Squad rifleman / medic tactics guide

Ready to jump into Squad? We show you how to stay alive and keep your team moving towards objectives as the medic or rifleman.

There's no doubt about it: Squad can be an incredibly difficult game, especially for those who haven't learned the ropes yet in a couple of dozen rounds of Insurgency or Advance And Secure.

If you are entirely new to Squad, check out our beginner's tactical guide to not getting your squad killed, as much of this information builds on the basics presented there.

For those ready to jump in and get started, here we're covering the ways to effectively play as either the medic – an absolutely essential role, and the rifleman – the backbone of every group.

Playing The Medic Role In Squad

It's important for players in every single role to remember you don't have to be a medic to use a field dressing and stop yourself from bleeding out. If you want to regain any of that lost health or get revived after being incapacitated, however, a medic is necessary.

Teamwork And Solo Abilities

Every team should ideally have two medics, otherwise you're all screwed when the sole medic goes down in a hail of unexpected gunfire. When your companion medic is incapacitated, you should drop what you are doing and revive that person first to ensure the two of you can quickly respond to medical needs of other team embers.

It's absolutely vital to coordinate with the other medic on the team. A solid strategy is to have one medic stay out with the rest of the crew engaging in battle, while the other hangs back in a more defensible cover position, ready to head out only when needed.

Don't forget that medics are capable of healing themselves, so if you are wounded, take care of yourself first rather than waiting for the secondary medic to reach you. In the long run, keeping yourself alive will keep the rest of the squad alive.

A medic is absolutely essential to keeping the squad running

Staying Alive To Be Effective

There's (currently) no ability to drag an incapacitated soldier to a safe location, so you absolutely need to find a way to draw fire away from yourself to be useful when healing wounds. First and foremost, be sure to pop a smoke grenade if the firefight is still raging right near you and you are being suppressed. The other team already has a bead on you, so charging directly into the line of fire without any concealment is pointless and counterproductive.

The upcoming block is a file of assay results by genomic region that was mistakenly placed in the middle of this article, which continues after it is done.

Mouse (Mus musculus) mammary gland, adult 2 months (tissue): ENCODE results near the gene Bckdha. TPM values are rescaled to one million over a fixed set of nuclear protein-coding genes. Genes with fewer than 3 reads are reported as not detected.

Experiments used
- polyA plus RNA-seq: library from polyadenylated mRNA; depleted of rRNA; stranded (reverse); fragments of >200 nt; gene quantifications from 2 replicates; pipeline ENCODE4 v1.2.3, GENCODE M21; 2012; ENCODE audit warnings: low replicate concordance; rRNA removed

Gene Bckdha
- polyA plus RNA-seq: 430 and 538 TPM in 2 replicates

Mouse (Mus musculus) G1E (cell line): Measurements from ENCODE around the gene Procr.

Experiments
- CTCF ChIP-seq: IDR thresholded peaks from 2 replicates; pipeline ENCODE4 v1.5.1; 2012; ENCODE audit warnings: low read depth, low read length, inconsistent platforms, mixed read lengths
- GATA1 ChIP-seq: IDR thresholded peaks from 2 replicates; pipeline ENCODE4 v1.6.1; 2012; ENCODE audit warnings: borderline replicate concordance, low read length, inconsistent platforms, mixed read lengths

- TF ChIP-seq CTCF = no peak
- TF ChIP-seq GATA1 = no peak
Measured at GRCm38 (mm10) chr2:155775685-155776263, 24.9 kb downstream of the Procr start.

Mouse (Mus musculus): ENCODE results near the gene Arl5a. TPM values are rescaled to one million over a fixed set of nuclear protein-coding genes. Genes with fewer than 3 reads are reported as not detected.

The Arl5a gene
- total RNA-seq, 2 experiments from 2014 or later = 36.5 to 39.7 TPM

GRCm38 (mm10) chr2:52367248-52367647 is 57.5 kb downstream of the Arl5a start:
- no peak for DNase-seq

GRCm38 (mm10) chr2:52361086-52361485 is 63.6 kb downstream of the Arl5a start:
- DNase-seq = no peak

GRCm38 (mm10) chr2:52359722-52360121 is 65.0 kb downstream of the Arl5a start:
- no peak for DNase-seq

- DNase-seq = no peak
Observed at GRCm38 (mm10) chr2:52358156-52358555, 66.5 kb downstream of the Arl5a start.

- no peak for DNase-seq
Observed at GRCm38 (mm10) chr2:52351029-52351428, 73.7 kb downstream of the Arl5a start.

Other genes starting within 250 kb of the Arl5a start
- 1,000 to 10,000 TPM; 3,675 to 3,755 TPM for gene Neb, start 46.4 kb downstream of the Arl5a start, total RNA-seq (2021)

If you don't have any smoke left while dealing with wounded companions, stay on your radio and direct your teammates to either suppress the enemy or flank around and take them out first. It won't do any good to run into a tight corridor or open field and get cut up exactly like your downed squadmate did.

Other Medic Functions

At this point in time, most of the other roles don't get access to the binoculars, with only the marksmen and squad leader also having the all-important item. That means you need to be scouting for enemy locations and seeking out weapon caches, and most importantly remember to call out your finds vocally over the radio. The rest of your squad needs to know what's going on and where to start shooting.

Focus on your role as healer first, but keep in mind that as a medic you are still armed and there's no reason you can't be taking out the enemy actively, rather than just waiting for your team members to get injured.

Besides healing and engaging in combat, the medic is an excellent option for taking point in talking to your squad leader about important fortifications. If he or she hasn't setup any Rally Points or deployed a Forward Operating Base, remind them about it so you have more respawning options.

Playing The Rifleman Role In Squad

As rifleman, you are the heart of the squad. You may not have any special equipment and can't make new Rally Points, but you are the tip of the spear: the weapon the Squad Leader wields to take out the enemy and capture new locations.